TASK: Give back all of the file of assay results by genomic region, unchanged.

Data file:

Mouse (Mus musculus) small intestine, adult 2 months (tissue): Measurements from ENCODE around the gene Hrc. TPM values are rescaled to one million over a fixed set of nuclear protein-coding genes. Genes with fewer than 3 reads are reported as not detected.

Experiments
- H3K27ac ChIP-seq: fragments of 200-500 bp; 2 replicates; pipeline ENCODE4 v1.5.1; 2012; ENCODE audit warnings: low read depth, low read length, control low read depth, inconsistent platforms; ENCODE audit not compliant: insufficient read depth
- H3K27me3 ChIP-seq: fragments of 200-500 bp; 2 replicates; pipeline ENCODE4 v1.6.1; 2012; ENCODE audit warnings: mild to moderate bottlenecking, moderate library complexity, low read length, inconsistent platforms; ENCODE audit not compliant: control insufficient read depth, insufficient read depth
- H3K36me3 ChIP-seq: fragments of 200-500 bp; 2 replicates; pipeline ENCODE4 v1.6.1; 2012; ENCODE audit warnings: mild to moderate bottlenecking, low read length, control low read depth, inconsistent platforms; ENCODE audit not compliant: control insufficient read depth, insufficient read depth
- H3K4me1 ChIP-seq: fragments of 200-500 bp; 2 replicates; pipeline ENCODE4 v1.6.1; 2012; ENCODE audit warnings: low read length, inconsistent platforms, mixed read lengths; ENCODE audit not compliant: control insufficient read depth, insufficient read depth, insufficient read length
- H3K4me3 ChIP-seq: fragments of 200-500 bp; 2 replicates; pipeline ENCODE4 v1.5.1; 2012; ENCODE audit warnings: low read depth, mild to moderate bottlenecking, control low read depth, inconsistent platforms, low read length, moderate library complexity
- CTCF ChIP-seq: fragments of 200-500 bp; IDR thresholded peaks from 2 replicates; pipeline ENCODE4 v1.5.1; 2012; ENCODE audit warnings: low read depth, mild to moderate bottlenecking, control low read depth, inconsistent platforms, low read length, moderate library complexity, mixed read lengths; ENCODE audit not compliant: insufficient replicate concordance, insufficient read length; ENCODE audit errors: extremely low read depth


Mouse (Mus musculus) small intestine, adult 2 months (tissue): Measurements from ENCODE around the gene Hrc. TPM values are rescaled to one million over a fixed set of nuclear protein-coding genes. Genes with fewer than 3 reads are reported as not detected.

Experiments
- H3K27ac ChIP-seq: fragments of 200-500 bp; 2 replicates; pipeline ENCODE4 v1.5.1; 2012; ENCODE audit warnings: low read depth, low read length, control low read depth, inconsistent platforms; ENCODE audit not compliant: insufficient read depth
- H3K27me3 ChIP-seq: fragments of 200-500 bp; 2 replicates; pipeline ENCODE4 v1.6.1; 2012; ENCODE audit warnings: mild to moderate bottlenecking, moderate library complexity, low read length, inconsistent platforms; ENCODE audit not compliant: control insufficient read depth, insufficient read depth
- H3K36me3 ChIP-seq: fragments of 200-500 bp; 2 replicates; pipeline ENCODE4 v1.6.1; 2012; ENCODE audit warnings: mild to moderate bottlenecking, low read length, control low read depth, inconsistent platforms; ENCODE audit not compliant: control insufficient read depth, insufficient read depth
- H3K4me1 ChIP-seq: fragments of 200-500 bp; 2 replicates; pipeline ENCODE4 v1.6.1; 2012; ENCODE audit warnings: low read length, inconsistent platforms, mixed read lengths; ENCODE audit not compliant: control insufficient read depth, insufficient read depth, insufficient read length
- H3K4me3 ChIP-seq: fragments of 200-500 bp; 2 replicates; pipeline ENCODE4 v1.5.1; 2012; ENCODE audit warnings: low read depth, mild to moderate bottlenecking, control low read depth, inconsistent platforms, low read length, moderate library complexity
- CTCF ChIP-seq: fragments of 200-500 bp; IDR thresholded peaks from 2 replicates; pipeline ENCODE4 v1.5.1; 2012; ENCODE audit warnings: low read depth, mild to moderate bottlenecking, control low read depth, inconsistent platforms, low read length, moderate library complexity, mixed read lengths; ENCODE audit not compliant: insufficient replicate concordance, insufficient read length; ENCODE audit errors: extremely low read depth